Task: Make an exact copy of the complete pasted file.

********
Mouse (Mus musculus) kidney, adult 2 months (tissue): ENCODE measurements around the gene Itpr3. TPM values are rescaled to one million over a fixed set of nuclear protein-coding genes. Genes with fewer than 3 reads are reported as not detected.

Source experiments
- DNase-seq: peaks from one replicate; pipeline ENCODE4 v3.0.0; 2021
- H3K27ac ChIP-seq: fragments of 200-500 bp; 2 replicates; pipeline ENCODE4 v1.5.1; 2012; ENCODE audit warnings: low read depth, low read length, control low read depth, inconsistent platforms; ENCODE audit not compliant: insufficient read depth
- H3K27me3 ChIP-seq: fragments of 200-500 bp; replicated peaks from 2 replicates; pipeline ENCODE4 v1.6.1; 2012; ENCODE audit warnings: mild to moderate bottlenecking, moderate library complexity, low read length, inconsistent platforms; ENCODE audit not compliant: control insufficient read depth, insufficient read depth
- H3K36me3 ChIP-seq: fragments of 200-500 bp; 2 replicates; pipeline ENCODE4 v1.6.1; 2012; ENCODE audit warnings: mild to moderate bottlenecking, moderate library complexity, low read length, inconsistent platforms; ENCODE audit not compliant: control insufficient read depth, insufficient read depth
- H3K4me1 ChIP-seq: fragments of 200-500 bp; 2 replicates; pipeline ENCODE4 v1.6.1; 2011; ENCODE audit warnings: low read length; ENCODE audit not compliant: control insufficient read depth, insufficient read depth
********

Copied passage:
Mouse (Mus musculus) kidney, adult 2 months (tissue): ENCODE measurements around the gene Itpr3. TPM values are rescaled to one million over a fixed set of nuclear protein-coding genes. Genes with fewer than 3 reads are reported as not detected.

Source experiments
- DNase-seq: peaks from one replicate; pipeline ENCODE4 v3.0.0; 2021
- H3K27ac ChIP-seq: fragments of 200-500 bp; 2 replicates; pipeline ENCODE4 v1.5.1; 2012; ENCODE audit warnings: low read depth, low read length, control low read depth, inconsistent platforms; ENCODE audit not compliant: insufficient read depth
- H3K27me3 ChIP-seq: fragments of 200-500 bp; replicated peaks from 2 replicates; pipeline ENCODE4 v1.6.1; 2012; ENCODE audit warnings: mild to moderate bottlenecking, moderate library complexity, low read length, inconsistent platforms; ENCODE audit not compliant: control insufficient read depth, insufficient read depth
- H3K36me3 ChIP-seq: fragments of 200-500 bp; 2 replicates; pipeline ENCODE4 v1.6.1; 2012; ENCODE audit warnings: mild to moderate bottlenecking, moderate library complexity, low read length, inconsistent platforms; ENCODE audit not compliant: control insufficient read depth, insufficient read depth
- H3K4me1 ChIP-seq: fragments of 200-500 bp; 2 replicates; pipeline ENCODE4 v1.6.1; 2011; ENCODE audit warnings: low read length; ENCODE audit not compliant: control insufficient read depth, insufficient read depth